Though Class A yachts and the Inland regattas were still in the limelight, by the end of the 30’s a fast growing fleet of smaller craft, piloted by juniors and seniors, was nudging the big boats over for a share of the stage. In 1941 membership reached 148, and the NNYC fleet of smaller craft, piloted by juniors and seniors was nudging the big boats over for a share of the stage. In 1941 membership reached 148, and the NNYC fleet set up a record for activity, with 69 boats on the lake, 53 participating in racing and 35 eligible for awards.
The onset of World War II saw another reduction in racing activity, however activity was maintained by the juniors, during this time. The club sponsored on the water training for navy V-12 students from the Lawrence College campus, many of whom had never been on a boat.
A scow activity resumed after the war, but more significant as a portent of things to come was the growth in the fleets of smaller Class D and F scows, and in the Lightning class. The latter begun in 1942 by Dick Neller. The popular day sailor-racer was never recognized by the ILYA, but was well suited to Winnebago sailing.
The big news events of the 1950’s were Bill Kellett’s victories aboard Last Chance in the Class A series at the Inland regattas of 1951 and 1953, the first for NNYC sailors since W.I., Davis’ Class A championship more than a half century earlier. Kellett won again in 1962 in a new Class A scow, Winnefox.
The trend to smaller boats and from wooden hulls to fiberglass was not to be denied. Though the Catlin brothers won an A scow championship in Mad Zephyr in 1966, and Bill Kellett skippered Winnefox to a second ILYA crown the following year, the A scow era at Neenah was ending. Eric Isaakson took the Felker Cup in 1967 aboard his White Star, and competed with success in several more Inland regattas, but the giant A scows, the “varsity” of the ILYA, no longer competed on the NNYC course.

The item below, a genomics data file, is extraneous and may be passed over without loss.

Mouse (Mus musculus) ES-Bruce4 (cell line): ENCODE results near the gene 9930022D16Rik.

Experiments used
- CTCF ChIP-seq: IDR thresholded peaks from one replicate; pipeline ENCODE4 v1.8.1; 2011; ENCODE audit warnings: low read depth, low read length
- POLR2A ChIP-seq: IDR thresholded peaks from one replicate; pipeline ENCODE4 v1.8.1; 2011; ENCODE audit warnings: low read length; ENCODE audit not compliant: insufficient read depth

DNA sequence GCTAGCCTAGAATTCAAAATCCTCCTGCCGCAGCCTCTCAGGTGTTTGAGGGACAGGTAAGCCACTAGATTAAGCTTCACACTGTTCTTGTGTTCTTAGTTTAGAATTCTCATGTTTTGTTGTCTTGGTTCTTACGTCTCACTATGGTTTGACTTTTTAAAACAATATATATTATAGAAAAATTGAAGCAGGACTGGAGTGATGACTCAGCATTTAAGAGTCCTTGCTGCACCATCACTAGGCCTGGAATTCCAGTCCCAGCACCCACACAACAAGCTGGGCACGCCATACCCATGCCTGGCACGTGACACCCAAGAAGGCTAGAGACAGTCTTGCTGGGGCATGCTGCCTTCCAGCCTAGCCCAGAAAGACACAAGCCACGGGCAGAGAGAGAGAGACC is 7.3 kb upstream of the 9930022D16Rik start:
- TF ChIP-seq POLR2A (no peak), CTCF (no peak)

By the mid sixties these fleets were supplanted by the newer fiberglass hulled M-20 class, a scow version of the Flying Dutchman, designed by Melges. ILYA championships in this sporty class were held by John Rather in 1966 and Geof Catlin in 1967. Although the fleet has fluctuated in size, it has generally provided the most competitive racing available to Neenah sailors since the demise of the Class A fleet locally.
The Flying Scot fleet has taken the place of the Lightning in recent years. From a small fleet of four boats in 1972, this class of 19 foot family day sailor-racers grew to 23 yachts by the start of the 1976 season, largely as the result of promotional efforts by Terry Schoreder, who scoured the Midwest looking for used Scots to supply local demand for boats of the popular class.
A 24 boat Laser fleet sprang into being for the 1976 season, drawing interest from many new sailors as well as those from other classes who wanted to sharpen their tactical skills.
The cruising fleet has been the greatest long term growth in the club’s history. It numbered 53 boats by the start of the 1976 season. These ranged in size from the “trailer sailors” to large auxiliaries capable of sailing anywhere in the world. NNYC sailors achieved racing success in the cruising class not only in local club races, and events sponsored by the LWSA but also on Green Bay.
Formal establishment of the sailing school served as a stimulus for junior sailing during this era. Karrie Galloway served as sailing master during the development of the broadened program in 1970 and 1971. She was followed by Janet Apple in 1972 and 1973 and Adrienne Dick in the subsequent years. Adult instruction was not neglected during this period. Pre-season classroom sessions were conducted at the Neenah Y by Bud Dick, Gus Larson, Joel Ungrodt, Dieter Kutscha and Owen Felton. Occasionally, guest speakers conducted seminars, including Buddy Melges, Peter Barrett and Bruce Goldsmith. The school continued to grow, reaching an enrollment of over 120 by 1980 and maintaining approximately that level through 1984. The school also developed its own fleet of x-boats as a result of donations by NNYC members. With it came an increased need for maintenance, a function which Geoff Catlin was willing and able to fill. Geoff continues to run the sailing school today.
Our long and rich tradition in sailing continues as we look forward to the future. Our fleets have developed, grown and changed from the nineteenth to the twentieth century. We now have over 100 yachts in the harbor, including three international fleets. These include J-24, S.J. 21 and Flying Scots.